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DOJ: 3 Russian government employees targeted Kansas nuclear plant in hacking campaign during 2012-18

3 Russian employees
Wolf Creek Nuclear Power Plant.jpg
Posted at 4:32 PM, Mar 24, 2022

KANSAS CITY, Mo. — The United States Department of Justice unsealed two indictments against a total of four Russian government employees Thursday, three of which face charges involving an alleged attack on Wolf Creek Nuclear Operating Corporation in Burlington, Kansas.

Pavel Aleksandrovich Akulov, Mikhail Mikhaillovich Ga Vrilov and Marat V Aleryevich Tyukov all face 21 charges related to the hacking campaign. The trio learned of the charges in August 2021.

According to the United State Department of Justice, the campaign involved two phases.

RELATED | Read the DOJ indictment

The Wolf Creek Generating Station — the first nuclear power plant in Kansas, which became operational in 1985 and provides nearly 20% of Kansas' net power generation — was targeted in the second phase.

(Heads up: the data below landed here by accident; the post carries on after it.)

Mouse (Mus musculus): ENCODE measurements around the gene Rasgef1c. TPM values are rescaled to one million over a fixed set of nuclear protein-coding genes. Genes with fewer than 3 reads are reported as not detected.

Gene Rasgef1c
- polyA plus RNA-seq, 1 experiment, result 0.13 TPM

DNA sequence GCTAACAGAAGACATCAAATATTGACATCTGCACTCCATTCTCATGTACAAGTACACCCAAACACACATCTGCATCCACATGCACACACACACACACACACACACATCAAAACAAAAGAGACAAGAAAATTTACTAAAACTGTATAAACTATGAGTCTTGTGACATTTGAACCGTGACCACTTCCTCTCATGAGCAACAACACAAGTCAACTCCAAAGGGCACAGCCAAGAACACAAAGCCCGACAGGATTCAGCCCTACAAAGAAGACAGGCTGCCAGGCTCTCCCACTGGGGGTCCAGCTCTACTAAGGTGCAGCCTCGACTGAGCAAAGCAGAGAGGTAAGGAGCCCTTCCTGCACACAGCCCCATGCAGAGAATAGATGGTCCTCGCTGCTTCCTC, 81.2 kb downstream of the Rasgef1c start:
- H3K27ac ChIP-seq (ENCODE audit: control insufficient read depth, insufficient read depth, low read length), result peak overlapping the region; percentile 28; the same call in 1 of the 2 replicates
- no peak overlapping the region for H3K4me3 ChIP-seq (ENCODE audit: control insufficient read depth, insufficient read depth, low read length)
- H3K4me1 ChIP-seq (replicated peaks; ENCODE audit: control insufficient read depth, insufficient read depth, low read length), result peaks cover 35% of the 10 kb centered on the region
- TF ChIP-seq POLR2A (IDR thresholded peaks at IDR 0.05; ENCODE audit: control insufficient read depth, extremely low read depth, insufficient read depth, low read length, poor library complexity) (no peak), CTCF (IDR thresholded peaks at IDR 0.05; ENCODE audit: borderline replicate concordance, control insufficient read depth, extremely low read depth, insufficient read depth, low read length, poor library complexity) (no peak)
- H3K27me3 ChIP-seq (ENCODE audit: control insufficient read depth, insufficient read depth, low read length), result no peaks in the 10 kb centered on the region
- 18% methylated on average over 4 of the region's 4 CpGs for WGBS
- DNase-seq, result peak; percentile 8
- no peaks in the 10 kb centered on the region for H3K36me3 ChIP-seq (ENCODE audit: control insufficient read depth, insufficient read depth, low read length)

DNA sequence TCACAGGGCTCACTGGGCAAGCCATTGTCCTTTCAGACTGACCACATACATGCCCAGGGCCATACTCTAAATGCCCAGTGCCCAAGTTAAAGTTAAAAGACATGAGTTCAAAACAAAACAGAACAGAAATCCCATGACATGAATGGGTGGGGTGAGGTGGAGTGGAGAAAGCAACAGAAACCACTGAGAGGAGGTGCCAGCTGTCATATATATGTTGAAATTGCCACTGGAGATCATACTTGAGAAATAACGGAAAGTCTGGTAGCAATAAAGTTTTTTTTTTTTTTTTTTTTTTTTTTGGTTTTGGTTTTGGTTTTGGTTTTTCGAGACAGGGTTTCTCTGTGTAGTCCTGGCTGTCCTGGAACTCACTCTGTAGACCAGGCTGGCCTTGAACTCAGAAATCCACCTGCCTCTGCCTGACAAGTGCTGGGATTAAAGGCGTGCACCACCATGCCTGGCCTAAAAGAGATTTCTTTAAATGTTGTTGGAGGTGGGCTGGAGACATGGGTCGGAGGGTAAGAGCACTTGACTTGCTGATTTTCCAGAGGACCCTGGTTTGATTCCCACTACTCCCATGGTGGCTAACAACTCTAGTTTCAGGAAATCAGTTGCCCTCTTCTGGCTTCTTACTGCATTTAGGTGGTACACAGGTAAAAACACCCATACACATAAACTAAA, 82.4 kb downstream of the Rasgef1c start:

According to the DOJ, the second phase took place between 2014 and 2017 and was referred to as "Dragonfly 2.0."

During this phase, the three accused hackers focused on energy sector entities and individual engineers who worked with ICS/SCADA systems.

The DOJ said the tactics used spearphishing attacks and targeted more than 3,300 users at more than 500 U.S. and international companies.

They were successful in doing so at Wolf Creek, which produces nearly 1,200 megawatts of electricity, and compromised the plant's business networks.

In some instances, the three allegedly sent emails pretending to be fictitious employees to Wolf Creek.

They claimed to be job seekers with experience in critical infrastructure tools and protocols.

The trio were officers at the Federal Security Service, an intelligence and law enforcement agency headquartered in Moscow, Russia.

Listed below are the charges Akulov, Vrilov and Tyukov are facing:

  • Conspiracy to cause damage to the property of an energy facility (one count)
  • Computer fraud; unlawful access to obtain information from protected computers (two counts)
  • Computer fraud; damage to protected computers (three counts)
  • Wire fraud conspiracy (one count)
  • Wire fraud (nine counts)
  • Aggravated identity theft (one count)

Evergy owns 94% and the Kansas Electric Power Cooperative owns the remaining 6% of Wolf Creek, which took eight years to build.

A 2017 KSHB 41 story appears to have hinted at the Russian operation. At the time, the FBI and Department of Homeland Security issued a statement that there was no threat to public safety.